Updated: Gatekeeping: Guide for developer

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Update our Gatekeeping workflow to refer to our new default workflow states in Linear

Changes

  • **Note**: This process is tailored to our specific needs and tools at [makandra](https://makandra.com). While it will certainly not apply to all (especially larger teams), we think it is a helpful starting point. Compare also the [Gatekeeping: Guide for gatekeeper](https://makandracards.com/makandra/6577-gatekeeping-guide-for-gatekeeper) card.
  • -------------
  • In order to reduce the number of rejects we get from clients, we want to review all code written before it goes to the staging server.
  • -If your project manager wants to do gatekeeping on a project, as a developer you need to follow the following guidelines (e.g. by using something like this [story checklist template](https://makandracards.com/makandra/537519-story-checklist-template)).
  • +If your project manager wants to do gatekeeping on a project, as a developer you need to follow the following guidelines (e.g. by using something like this [issue checklist template](https://makandracards.com/makandra/537519)).
  • -Role of the master branch
  • +Role of the main/master branch
  • -------------------------
  • -You're generally not allowed to commit anything directly to master, except if you're asked to, or if you're fixing a reject from our client.
  • +You're generally not allowed to commit anything directly to main, except if you're asked to, or if you're fixing a reject from our client.
  • Starting a new feature
  • --------------------------
  • If you start a new feature, you need to:
  • -- Set the story to "Started" in Pivotal Tracker
  • -- Pull the most current master branch
  • -- **Branch off the master** with `geordi branch` or manually with:
  • +- Set the issue to "Started: In Progress" in Linear
  • +- Pull the most current main branch
  • +- **Branch off the main** with `geordi branch` or manually with:
  • - git checkout master
  • + git checkout main
  • git checkout -b FEATURE_BRANCH_NAME
  • -If your feature depends on another feature branch that is not yet in the master, branch off that branch instead.
  • +If your feature depends on another feature branch that is not yet in the main, branch off that branch instead.
  • -**Name your branch** like `sort-users-by-name-73624`, i.e. start with a shortened story description, then the PT story id . You can also start your branch with your initials, so that everyone can see who is working on the branch, e.g. `ab/sort-users-by-name-73624`.
  • +**Name your branch** like `sort-users-by-name-73624`, i.e. start with a shortened issue description, then the Linear issue ID . You can also start your branch with your initials, so that everyone can see who is working on the branch, e.g. `ab/sort-users-by-name-73624`.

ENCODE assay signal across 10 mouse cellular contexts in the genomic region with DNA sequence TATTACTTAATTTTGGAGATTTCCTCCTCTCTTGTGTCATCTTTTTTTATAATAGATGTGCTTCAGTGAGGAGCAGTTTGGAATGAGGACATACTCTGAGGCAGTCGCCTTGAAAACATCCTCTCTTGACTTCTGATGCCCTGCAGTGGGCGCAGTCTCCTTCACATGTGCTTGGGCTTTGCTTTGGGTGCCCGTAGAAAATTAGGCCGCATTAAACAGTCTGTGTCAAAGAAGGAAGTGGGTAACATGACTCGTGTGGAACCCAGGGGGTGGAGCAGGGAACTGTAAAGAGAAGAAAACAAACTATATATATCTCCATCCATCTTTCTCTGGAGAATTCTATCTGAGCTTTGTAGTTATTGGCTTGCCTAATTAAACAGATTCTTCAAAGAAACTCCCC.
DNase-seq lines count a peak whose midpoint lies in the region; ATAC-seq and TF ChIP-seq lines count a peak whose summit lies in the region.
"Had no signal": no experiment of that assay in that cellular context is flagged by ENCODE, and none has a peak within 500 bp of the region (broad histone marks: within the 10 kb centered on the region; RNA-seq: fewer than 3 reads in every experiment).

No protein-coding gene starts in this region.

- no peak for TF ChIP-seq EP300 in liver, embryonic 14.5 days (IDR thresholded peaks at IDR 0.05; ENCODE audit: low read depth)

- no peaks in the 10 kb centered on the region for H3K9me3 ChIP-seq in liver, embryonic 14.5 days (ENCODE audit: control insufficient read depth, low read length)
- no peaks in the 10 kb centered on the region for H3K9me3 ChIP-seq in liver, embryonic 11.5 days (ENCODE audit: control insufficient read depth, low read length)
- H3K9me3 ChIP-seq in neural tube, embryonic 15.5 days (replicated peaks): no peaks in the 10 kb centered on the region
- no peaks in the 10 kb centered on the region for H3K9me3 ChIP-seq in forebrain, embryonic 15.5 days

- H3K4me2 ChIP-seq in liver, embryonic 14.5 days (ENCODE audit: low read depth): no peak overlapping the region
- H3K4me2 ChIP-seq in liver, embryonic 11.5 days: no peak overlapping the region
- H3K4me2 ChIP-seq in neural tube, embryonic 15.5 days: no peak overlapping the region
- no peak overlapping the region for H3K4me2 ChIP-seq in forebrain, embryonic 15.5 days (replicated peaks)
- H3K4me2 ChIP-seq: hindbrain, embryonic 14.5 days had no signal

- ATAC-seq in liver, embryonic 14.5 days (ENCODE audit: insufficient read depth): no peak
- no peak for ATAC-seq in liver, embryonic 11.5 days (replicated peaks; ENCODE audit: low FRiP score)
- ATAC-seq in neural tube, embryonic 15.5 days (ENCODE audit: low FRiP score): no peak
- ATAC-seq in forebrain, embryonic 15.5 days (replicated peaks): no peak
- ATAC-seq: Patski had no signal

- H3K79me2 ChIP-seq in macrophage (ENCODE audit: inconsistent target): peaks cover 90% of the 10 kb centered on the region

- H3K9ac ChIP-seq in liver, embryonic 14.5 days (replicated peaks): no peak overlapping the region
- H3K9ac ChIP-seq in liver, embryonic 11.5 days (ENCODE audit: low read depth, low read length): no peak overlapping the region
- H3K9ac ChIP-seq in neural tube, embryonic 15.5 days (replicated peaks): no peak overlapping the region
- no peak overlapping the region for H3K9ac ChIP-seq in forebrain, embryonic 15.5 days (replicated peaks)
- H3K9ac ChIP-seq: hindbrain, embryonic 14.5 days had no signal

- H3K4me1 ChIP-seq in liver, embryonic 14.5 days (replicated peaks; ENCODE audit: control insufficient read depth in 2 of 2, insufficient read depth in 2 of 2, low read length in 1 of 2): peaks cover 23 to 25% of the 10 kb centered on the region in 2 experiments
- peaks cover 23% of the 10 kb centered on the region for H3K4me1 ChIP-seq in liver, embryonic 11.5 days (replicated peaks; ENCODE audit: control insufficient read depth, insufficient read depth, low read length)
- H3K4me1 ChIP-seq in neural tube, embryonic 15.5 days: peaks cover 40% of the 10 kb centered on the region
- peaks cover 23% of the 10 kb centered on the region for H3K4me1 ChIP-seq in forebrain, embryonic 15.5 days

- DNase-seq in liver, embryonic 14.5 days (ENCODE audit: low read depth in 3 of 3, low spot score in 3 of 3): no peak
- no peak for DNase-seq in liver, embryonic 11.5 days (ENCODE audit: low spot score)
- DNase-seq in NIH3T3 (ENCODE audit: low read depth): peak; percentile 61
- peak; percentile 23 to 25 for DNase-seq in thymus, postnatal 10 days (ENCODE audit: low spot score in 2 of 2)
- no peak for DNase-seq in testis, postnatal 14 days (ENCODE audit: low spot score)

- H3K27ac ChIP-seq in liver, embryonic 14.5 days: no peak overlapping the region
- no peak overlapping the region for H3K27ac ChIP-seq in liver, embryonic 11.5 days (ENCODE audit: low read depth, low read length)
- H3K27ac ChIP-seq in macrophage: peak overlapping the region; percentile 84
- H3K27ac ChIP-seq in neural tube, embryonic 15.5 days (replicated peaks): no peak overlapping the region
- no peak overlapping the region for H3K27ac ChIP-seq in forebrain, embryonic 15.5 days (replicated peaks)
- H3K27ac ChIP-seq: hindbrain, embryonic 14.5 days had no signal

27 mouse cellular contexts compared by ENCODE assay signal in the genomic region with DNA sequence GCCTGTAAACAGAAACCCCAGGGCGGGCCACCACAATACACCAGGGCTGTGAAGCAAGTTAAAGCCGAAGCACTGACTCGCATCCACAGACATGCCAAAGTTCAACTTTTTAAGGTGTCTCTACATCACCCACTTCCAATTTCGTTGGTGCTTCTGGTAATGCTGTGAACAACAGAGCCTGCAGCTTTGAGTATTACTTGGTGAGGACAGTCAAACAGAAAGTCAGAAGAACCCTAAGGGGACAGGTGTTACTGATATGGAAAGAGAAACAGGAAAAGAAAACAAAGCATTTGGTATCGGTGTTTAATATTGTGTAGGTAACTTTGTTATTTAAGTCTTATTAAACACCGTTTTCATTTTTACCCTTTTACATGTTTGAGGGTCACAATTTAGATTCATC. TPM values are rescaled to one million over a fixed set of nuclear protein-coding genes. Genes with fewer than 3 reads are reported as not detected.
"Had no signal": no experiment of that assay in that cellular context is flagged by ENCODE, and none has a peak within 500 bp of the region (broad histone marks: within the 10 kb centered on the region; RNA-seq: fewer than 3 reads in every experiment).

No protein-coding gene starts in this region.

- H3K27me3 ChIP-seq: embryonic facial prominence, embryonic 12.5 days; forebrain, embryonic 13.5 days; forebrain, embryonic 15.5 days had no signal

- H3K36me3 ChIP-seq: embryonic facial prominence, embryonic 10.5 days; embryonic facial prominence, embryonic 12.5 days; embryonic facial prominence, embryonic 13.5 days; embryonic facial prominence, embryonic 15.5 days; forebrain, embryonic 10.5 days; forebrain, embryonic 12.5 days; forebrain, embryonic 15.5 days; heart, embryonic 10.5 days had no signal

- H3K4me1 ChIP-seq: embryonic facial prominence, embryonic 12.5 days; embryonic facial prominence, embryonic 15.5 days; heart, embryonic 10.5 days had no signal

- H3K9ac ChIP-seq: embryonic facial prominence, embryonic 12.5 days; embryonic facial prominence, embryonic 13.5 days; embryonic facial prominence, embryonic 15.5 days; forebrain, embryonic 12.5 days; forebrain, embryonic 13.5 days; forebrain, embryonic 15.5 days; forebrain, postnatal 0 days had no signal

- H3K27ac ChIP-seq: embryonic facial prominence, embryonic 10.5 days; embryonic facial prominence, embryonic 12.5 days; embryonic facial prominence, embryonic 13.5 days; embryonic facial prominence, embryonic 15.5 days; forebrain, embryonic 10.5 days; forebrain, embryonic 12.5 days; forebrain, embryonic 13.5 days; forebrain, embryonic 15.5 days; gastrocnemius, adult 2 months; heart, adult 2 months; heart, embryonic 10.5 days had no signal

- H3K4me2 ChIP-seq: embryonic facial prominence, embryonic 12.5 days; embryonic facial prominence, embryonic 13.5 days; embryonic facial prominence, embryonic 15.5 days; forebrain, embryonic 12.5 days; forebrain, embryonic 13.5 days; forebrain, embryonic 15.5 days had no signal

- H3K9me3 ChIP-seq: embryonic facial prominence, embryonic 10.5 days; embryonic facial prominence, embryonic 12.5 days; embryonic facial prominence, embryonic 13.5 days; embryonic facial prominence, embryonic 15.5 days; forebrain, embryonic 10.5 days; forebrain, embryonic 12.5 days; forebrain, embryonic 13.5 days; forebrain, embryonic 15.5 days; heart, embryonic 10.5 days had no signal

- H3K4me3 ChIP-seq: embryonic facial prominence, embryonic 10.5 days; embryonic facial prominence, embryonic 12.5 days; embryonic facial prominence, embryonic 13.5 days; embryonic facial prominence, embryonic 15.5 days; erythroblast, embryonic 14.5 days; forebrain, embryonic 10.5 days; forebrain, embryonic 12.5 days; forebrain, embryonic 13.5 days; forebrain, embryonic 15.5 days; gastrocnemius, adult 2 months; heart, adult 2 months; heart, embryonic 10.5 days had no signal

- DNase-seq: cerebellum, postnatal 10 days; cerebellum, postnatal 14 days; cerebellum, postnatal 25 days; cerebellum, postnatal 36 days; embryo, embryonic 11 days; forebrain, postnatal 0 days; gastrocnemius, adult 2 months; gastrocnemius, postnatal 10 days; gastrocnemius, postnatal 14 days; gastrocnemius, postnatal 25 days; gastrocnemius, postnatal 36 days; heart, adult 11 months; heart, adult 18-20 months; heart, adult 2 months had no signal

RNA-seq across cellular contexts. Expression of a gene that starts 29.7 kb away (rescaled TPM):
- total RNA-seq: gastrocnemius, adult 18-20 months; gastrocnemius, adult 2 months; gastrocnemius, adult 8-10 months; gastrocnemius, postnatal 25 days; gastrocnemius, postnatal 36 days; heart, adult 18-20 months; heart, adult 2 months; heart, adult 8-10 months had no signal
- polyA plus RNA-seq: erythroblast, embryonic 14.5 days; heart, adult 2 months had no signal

• Code and commit like usual. You may leave WIP commits, since they will be cleaned up later. You may follow [this workflow](/makandra/36003-recommended-git-workflow-for-feature-branches).
  • Finishing a feature
  • -------------------
  • When you're done with your feature and tests are green, and your changes pass [our merge request checklist](/makandra/16515-merge-request-check-list):
  • -- Within your feature branch, **merge the current master and push** using:
  • +- Within your feature branch, **merge the current main and push** using:
  • - git pull origin master
  • + git pull origin main
  • git push -u origin feature-branch-name
  • You're encouraged to use `git pull --rebase` if you know how it works.
  • - **Open a merge request** by clicking the link Gitlab prints on push.
  • - To open a merge request manually:
  • - Open the project
  • - Click "Merge Request" in the box on the right
  • - Fill in
  • - "From" with your feature branch
  • - - "To" with "master"
  • + - "To" with "main"
  • - "Assign to" with yourself
  • - "Reviewer" with your project manager
  • - - "Title" with a descriptive name, preferably using the story id and title from PT. Use [gitpt](https://makandracards.com/makandra/1372-shell-script-to-generate-a-git-commit-with-pivotal-tracker-story-id-and-title) or the [commit bookmarklet](https://makandracards.com/makandra/851-bookmarklet-to-generate-a-commit-message-with-pivotal-tracker-story-id-and-title) to auto-generate the title.
  • - - "Description", add a link to your pivotal tracker story and Screenshots of any UI Changes
  • + - "Title" with a descriptive name, preferably using the issue id and title from Linear. Use the [commit bookmarklet](https://makandracards.com/makandra/620718-bookmarklet-to-generate-a-commit-message-for-an-issue-in-linear-app) to auto-generate the title.
  • + - "Description", add a link to your Linear issue and Screenshots of any UI Changes
  • -- Set the story to "Finished" in the Pivotal Tracker
  • +- Set the issue to "Review" in Linear
  • If your code passes review
  • --------------------
  • Your project manager will either merge and deploy the changes, or he will ask you to do it yourself in a note to the merge request (you will receive an e-mail)
  • **If you're supposed to merge yourself**, you need to
  • -- **Get the latest master**
  • -- **Squash your commits** using [`git rebase -i master`](527-squash-several-git-commits-into-a-single-commit) or something similar
  • - - [Make sure the commit message matches our guideline](https://makandracards.com/makandra/851-bookmarklet-to-generate-a-commit-message-with-pivotal-tracker-story-id-and-title)
  • -- **Merge into master**
  • +- **Get the latest main**
  • +- **Squash your commits** using [`git rebase -i main`](527-squash-several-git-commits-into-a-single-commit) or something similar